By Erica C. Barnett
The Seattle City Council’s governance committee moved forward legislation drafted by the Seattle Ethics and Elections Commission that would require “grassroots lobbyists”—defined as people or organizations that spend at least $750 a month trying to influence the public to lobby public officials on legislation—to register with the city and disclose their contributions and expenditures.
According to council president Lorena González, who spoke with PubliCola about the proposal last week, “if you’re a small operation that isn’t spending any money to present a public influence campaign, then nothing’s going to change for you. It is going to change the regulations and the environment for people who are well-organized, well-funded, and are spending the required mat of money on presenting public-facing campaigns that are designed to influence legislation.”
Importantly, the new requirements wouldn’t impact regular people contacting the city directly, even if that contact is prompted by a grassroots lobbying effort—like a social media campaign that urges you to contact your council members. If a socialist organization holds a rally to drum up support for a new tax proposal, for example, that group would have to register as a lobbying organization and report the cost of the rally to the city, but a person who shows up at the rally and decides to testify in favor of the proposal would not. The lobbying rules wouldn’t apply to elected officials, who are allowed under the city’s ethics rules to lobby the public to their heart’s content.
The legislation, which González is sponsoring, would also expand the definition of direct lobbying to include communications with department directors and staff for elected officials, and require public disclosure when a lobbyist also works on campaigns for politicians or ballot measures—henceforth known as the Sandeep Kaushik rule.
As PubliCola reported last month, one group that would be impacted by the legislation is Change Washington, which has attempted to influence the public using email campaigns, op/eds, and a series of misleading “reports” by former city attorney candidate Scott Lindsay that have argued against police funding cuts and legislation creating a new defense to misdemeanor charges for people with severe mental health or drug dependency issues. Currently, the public has little insight into who’s behind Change Washington or how much Lindsay and its staff are being paid to indirectly lobby the council. The grassroots lobbying legislation would ensure that groups like this are subject to the same transparency requirements as other lobbyists.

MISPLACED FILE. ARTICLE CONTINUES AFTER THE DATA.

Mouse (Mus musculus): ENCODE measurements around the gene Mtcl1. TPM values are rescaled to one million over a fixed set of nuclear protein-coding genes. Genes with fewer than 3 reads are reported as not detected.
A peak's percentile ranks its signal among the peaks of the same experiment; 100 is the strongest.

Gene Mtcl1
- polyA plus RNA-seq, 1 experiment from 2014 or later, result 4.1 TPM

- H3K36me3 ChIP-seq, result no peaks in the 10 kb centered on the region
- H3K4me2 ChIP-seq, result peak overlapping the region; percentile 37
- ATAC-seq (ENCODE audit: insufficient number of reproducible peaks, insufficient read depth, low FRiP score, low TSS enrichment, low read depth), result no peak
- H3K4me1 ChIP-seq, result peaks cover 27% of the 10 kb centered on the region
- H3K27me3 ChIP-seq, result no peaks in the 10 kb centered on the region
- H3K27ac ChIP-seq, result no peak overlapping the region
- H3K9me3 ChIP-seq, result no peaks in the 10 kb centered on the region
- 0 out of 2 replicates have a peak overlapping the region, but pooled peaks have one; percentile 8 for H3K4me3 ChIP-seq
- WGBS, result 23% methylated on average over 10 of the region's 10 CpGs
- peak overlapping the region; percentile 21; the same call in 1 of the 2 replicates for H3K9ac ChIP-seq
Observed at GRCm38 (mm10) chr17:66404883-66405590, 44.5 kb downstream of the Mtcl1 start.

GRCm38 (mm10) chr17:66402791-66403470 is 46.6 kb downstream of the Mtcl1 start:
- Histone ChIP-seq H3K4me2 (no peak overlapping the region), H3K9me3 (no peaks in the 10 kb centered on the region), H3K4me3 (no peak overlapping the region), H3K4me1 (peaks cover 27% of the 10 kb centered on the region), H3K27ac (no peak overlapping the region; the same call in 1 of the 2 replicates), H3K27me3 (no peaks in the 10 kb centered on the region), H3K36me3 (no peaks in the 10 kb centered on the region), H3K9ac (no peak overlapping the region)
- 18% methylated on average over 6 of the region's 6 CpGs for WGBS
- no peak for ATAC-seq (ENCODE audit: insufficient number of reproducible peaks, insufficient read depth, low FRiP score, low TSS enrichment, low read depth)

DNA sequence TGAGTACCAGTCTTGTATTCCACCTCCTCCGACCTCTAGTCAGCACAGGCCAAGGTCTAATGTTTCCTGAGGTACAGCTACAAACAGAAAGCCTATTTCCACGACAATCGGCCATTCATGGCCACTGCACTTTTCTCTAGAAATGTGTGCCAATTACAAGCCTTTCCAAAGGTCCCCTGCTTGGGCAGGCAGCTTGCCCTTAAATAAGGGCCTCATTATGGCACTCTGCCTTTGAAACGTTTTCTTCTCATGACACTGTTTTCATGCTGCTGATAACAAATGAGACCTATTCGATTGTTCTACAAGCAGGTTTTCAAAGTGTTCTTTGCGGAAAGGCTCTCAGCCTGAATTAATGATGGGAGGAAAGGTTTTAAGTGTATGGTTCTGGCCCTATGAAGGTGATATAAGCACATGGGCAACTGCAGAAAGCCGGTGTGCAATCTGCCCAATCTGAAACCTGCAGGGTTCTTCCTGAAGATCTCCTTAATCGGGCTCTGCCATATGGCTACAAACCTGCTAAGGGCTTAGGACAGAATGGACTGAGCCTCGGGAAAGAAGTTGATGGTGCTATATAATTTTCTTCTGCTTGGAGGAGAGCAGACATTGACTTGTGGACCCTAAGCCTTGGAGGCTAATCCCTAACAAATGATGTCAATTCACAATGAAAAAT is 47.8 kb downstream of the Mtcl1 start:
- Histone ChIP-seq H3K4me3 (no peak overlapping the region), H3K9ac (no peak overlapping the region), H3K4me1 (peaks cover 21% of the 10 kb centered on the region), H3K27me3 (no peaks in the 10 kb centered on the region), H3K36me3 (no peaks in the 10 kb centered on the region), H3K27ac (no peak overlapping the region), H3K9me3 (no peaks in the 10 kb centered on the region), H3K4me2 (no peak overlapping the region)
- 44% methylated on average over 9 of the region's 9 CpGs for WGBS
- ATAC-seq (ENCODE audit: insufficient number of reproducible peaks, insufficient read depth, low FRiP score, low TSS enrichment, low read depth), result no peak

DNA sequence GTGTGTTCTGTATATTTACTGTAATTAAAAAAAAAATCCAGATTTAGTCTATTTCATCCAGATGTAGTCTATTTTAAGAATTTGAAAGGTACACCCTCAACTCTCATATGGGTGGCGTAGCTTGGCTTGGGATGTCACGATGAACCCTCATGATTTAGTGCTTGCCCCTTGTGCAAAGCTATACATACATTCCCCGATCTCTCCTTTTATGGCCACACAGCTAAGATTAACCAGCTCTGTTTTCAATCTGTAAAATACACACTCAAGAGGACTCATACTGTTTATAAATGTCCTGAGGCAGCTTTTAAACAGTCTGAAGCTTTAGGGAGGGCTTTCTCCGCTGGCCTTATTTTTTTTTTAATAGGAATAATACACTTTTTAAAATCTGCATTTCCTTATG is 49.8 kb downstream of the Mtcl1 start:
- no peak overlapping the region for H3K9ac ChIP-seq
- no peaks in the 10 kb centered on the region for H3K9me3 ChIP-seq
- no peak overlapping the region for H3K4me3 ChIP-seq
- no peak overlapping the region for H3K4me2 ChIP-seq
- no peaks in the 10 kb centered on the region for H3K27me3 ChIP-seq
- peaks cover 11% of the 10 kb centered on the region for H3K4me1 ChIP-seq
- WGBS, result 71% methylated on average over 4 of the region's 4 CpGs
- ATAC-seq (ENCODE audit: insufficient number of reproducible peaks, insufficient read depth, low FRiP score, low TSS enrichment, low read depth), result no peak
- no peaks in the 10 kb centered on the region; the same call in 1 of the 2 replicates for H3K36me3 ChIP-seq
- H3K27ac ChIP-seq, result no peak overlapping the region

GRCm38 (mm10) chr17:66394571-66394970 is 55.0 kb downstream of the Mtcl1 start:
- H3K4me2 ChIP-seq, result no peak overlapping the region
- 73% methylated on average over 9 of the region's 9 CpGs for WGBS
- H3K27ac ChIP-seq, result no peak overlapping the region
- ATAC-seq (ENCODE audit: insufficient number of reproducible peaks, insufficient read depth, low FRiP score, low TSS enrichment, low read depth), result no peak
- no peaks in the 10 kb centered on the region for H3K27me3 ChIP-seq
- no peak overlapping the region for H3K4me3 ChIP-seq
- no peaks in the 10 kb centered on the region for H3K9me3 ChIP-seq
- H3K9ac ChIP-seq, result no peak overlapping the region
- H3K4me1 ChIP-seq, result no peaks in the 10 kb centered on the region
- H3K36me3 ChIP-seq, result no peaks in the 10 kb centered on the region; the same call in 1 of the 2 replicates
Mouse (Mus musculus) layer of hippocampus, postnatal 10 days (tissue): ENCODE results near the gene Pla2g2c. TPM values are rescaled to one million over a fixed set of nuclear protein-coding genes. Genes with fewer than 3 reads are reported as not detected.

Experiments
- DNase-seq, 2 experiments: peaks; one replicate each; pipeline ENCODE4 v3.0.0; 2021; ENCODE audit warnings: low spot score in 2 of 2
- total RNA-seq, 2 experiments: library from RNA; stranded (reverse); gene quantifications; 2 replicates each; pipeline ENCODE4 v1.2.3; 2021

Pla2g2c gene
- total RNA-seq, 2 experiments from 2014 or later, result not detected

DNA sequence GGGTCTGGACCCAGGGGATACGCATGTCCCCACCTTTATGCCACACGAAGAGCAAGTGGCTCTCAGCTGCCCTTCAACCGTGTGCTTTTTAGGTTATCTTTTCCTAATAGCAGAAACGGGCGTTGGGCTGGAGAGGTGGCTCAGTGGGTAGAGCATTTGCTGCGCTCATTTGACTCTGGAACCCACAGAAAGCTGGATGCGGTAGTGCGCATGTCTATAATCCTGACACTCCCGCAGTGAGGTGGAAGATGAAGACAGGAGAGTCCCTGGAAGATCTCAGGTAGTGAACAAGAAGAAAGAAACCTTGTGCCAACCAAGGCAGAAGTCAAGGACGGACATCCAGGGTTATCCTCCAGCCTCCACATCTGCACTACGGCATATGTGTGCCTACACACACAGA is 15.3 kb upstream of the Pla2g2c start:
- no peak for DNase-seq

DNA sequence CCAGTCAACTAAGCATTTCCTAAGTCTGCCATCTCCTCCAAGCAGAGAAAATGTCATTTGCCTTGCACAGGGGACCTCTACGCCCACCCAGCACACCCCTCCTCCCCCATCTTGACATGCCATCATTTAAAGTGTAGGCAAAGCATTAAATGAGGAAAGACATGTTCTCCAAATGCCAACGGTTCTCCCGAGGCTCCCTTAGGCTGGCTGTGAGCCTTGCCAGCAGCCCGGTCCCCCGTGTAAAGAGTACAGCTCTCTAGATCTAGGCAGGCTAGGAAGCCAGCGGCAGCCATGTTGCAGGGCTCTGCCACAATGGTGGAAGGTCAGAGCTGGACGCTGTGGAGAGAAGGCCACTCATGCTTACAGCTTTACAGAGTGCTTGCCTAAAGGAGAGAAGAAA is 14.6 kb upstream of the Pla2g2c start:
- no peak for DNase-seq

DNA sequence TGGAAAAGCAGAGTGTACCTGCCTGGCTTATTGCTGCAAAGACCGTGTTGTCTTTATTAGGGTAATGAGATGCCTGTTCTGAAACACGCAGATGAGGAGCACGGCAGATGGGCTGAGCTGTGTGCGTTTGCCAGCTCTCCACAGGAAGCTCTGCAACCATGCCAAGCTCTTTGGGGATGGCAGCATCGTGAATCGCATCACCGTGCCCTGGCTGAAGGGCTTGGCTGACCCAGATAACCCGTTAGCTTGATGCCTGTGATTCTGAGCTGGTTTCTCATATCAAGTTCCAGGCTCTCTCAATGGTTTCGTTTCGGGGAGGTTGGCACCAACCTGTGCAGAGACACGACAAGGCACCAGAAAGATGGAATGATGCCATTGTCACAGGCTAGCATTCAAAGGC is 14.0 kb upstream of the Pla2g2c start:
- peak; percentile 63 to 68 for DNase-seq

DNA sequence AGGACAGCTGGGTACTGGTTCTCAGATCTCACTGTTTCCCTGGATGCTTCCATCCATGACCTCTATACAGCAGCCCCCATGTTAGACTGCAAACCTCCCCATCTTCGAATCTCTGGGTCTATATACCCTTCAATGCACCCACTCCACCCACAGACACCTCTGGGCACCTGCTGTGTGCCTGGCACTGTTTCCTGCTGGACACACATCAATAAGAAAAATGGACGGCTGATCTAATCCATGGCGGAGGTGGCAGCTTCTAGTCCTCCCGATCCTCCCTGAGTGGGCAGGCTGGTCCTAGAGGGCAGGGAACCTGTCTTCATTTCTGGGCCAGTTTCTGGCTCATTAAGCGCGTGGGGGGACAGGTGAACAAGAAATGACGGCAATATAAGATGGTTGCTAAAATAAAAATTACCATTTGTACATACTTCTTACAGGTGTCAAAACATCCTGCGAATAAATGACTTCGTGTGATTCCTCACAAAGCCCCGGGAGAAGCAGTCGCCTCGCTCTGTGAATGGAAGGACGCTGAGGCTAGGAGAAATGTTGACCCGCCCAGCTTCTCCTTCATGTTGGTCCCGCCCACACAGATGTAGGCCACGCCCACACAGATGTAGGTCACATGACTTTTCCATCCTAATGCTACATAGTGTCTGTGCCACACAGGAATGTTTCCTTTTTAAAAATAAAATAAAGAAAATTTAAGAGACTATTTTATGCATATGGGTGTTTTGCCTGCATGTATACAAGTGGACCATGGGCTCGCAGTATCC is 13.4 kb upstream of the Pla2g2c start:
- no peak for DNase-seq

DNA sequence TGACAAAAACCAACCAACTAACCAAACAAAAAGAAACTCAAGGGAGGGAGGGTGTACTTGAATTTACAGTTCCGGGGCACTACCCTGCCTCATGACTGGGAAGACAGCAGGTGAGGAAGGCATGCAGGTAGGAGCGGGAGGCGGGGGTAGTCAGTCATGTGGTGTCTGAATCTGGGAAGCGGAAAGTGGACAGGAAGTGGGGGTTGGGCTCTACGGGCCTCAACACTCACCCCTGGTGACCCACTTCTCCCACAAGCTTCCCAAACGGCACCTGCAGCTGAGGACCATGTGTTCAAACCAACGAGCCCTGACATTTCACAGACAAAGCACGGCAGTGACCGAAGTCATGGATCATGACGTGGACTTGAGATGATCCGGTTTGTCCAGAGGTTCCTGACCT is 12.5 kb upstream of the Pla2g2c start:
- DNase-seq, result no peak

At Tuesday’s meeting, Seattle Ethics and Elections Commission director Wayne Barnett noted that the commission first proposed this legislation a year ago, on the hope that they could spend the “off” year for local elections ironing the kinks out of the new reporting system. “This is going to be a hotly contested election year,” Barnett said. “This is not landing at the best time for us, I’ll be frank with you about that.”
Quick history-lesson aside: This isn’t the first time the council has attempted to regulate grassroots lobbying. In 2008, then-council member Nick Licata considered including grassroots lobbyists in his lobbyist registration proposal (which ultimately passed, requiring lobbyists to register with the city ever since). One of the most blatant recent examples of grassroots lobbying at that time was a 16-page insert that ran in both Seattle daily papers urging readers to vote against the monorail. But activists such as the Eastlake Community Council’s Chris Leman (who would go on to be arrested for threatening a city employee in her office) argued that legislation regulating grassroots lobbyists could create a chilling effect (or lead to penalties against) community groups like neighborhood councils.
The council will need to find between $155,000 and $168,000 to hire a new staffer to implement the new regulations, assuming they pass. González noted Tuesday that the city isn’t exactly flush, but said she would prioritize finding the funds for what has been a longstanding priority for the ethics commission. The legislation gives the ethics commission six months to get the registration program up and running.